Three men played a huge part in the success of two of the most important and successful record companies of the seventies, but despite doing so, don’t get the credit they so richly deserve. These three men are bassist Ron Baker, guitarist Norman Harris and drummer Earl Young. Together, were known as the Baker, Harris, Young rhythm section. Having being playing together since the sixties, playing on Thom Bell’s productions of The Detroit Spinners, The Delfonics and The Stylistics, Baker, Harris, Young went on to become members of Philadelphia International Records’ legendary house-band M.F.S.B. As members of M.F.S.B, Baker, Harris, Young featured on albums by Billy Paul, The O’Jays. Harold Melvin and The Blue Notes and of course M.F.S.B. Then in 1975, many members of M.F.S.B. left Philadelphia International Records after a dispute with Gamble and Huff over money. Baker, Harris, Young’s next destination was New York’s Salsoul Records, where they’d become part of The Salsoul Orchestra and write, arrange and produce several artists, including Loleatta Holloway, Double Exposure and First Choice, who Norman Harris had produced since their first single. Now that Baker, Harris, Young were at Salsoul, Ken Cayre gave Norman Harris a record label to run, Gold Mind Records. One of his first signings for Gold Mind in 1976 was First Choice, featuring Rochelle Fleming, Annette Guest and Joyce Jones. Now Baker, Harris, Young’s through their production vehicle Baker, Harris, Young Productions, would begin work on First Choice’s first album for Gold Mind, Delusions, which will be rereleased by BBR Records on 17th September 2012. Delusions would contain two songs that would become synonymous with First Choice and become disco classics, Dr. Love and Let No Man Put Asunder. Before I tell you about Delusions, I’ll tell you about First Choice’s pre-Salsoul career and the making of Delusions.
First Choice’s career had started back in Philadelphia, when Rochelle Fleming, Annette Guest and Joyce Jones were just fifteen and known as The Debronettes. They got their breakthrough after auditioning for Georgie Woods a DJ at Philadelphia’s WDAS radio station. He was so impressed with The Debronettes that he called Stan Watson, owner of Philly Groove Records. Stan liked the group, but not their name, so The Debronettes became First Choice. To produce First Choice’s debut single, Stan Watson brought in Philly-based guitarist, songwriter, arranger and producer Norman Harris.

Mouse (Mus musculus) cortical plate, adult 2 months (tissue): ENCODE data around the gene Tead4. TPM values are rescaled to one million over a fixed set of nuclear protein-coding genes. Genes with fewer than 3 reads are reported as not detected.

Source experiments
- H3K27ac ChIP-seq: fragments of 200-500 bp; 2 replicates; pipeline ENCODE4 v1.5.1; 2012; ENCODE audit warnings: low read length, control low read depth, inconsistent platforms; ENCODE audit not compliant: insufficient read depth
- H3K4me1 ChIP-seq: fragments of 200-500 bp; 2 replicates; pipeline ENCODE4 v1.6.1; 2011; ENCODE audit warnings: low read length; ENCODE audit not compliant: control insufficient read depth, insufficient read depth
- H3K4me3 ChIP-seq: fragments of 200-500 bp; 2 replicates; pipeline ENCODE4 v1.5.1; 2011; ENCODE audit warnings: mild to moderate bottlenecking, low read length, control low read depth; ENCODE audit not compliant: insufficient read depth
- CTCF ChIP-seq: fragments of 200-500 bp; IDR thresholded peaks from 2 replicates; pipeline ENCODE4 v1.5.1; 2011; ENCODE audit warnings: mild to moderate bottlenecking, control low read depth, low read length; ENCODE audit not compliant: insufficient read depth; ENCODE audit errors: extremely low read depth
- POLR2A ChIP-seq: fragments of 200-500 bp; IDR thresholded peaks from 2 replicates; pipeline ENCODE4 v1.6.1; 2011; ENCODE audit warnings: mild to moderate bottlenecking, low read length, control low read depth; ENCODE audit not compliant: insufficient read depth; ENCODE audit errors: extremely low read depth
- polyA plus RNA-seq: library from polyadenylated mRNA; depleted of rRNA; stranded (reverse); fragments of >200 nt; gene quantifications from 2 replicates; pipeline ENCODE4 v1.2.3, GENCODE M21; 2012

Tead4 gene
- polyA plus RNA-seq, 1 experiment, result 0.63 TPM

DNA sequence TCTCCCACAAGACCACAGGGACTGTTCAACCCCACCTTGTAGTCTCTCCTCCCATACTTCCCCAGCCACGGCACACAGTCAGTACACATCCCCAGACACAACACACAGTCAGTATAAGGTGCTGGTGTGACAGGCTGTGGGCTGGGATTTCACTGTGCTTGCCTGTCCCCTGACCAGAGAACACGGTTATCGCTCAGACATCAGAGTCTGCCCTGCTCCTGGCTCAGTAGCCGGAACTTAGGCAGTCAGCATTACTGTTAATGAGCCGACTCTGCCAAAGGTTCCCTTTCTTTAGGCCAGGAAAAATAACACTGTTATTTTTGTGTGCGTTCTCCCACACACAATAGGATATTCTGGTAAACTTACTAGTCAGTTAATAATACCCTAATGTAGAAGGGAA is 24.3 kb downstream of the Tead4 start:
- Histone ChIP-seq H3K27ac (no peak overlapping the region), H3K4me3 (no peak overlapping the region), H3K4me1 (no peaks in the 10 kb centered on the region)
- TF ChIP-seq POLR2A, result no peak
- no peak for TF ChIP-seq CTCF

For their first single, First Choice recorded This Is the House Where Love Died. It wasn’t initially a success, but when rereleased under license by Scepter/Wand gave First Choice a minor hit. First Choice’s second single Armed and Extremely Dangerous gave them a hit single, reaching number twenty-eight in the US Billboard 100 and number eleven in the US R&B Charts in 1973. When their debut album Armed and Extremely Dangerous was released, it reached number 184 in the US Billboard 200 and number fifty-five in the US R&B Charts. With their debut album having given them a commercial success, Norman Harris started work on First Choice’s second album The Player.
1974 saw the release of The Player, First Choice’s second album. The Player featured another First Choice classic, The Player (Part 1), reaching number seventy in the US Billboard 100 and number seven in the US R&B Charts. When The Player was released, it reached number 143 in the US Billboard 200 and number thirty-six in the US R&B Charts. After the success of The Player, First Choice Stan Watson their manager signed a deal for Warner Bros to distribute their his Philly Groove releases, including First Choice.